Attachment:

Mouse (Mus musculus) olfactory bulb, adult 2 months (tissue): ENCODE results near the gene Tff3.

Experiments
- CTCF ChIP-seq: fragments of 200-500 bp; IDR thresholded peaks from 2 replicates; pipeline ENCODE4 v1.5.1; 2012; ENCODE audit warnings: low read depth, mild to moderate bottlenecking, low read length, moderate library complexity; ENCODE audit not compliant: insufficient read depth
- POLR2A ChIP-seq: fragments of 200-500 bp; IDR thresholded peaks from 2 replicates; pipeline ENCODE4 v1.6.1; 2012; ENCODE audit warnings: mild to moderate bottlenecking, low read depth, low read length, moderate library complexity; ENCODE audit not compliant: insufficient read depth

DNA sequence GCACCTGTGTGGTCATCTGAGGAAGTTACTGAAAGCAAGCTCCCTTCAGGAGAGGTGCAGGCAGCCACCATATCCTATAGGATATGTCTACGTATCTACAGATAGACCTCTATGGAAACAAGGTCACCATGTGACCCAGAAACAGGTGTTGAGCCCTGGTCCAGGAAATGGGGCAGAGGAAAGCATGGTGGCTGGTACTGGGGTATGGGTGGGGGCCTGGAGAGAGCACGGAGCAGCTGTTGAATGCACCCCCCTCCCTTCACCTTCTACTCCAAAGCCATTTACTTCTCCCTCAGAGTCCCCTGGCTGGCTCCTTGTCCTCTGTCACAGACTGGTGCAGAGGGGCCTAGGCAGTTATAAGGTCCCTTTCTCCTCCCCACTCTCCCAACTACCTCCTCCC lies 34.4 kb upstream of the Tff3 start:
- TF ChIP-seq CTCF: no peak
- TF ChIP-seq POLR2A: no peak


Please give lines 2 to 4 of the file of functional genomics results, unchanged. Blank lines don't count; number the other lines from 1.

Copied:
Experiments
- CTCF ChIP-seq: fragments of 200-500 bp; IDR thresholded peaks from 2 replicates; pipeline ENCODE4 v1.5.1; 2012; ENCODE audit warnings: low read depth, mild to moderate bottlenecking, low read length, moderate library complexity; ENCODE audit not compliant: insufficient read depth
- POLR2A ChIP-seq: fragments of 200-500 bp; IDR thresholded peaks from 2 replicates; pipeline ENCODE4 v1.6.1; 2012; ENCODE audit warnings: mild to moderate bottlenecking, low read depth, low read length, moderate library complexity; ENCODE audit not compliant: insufficient read depth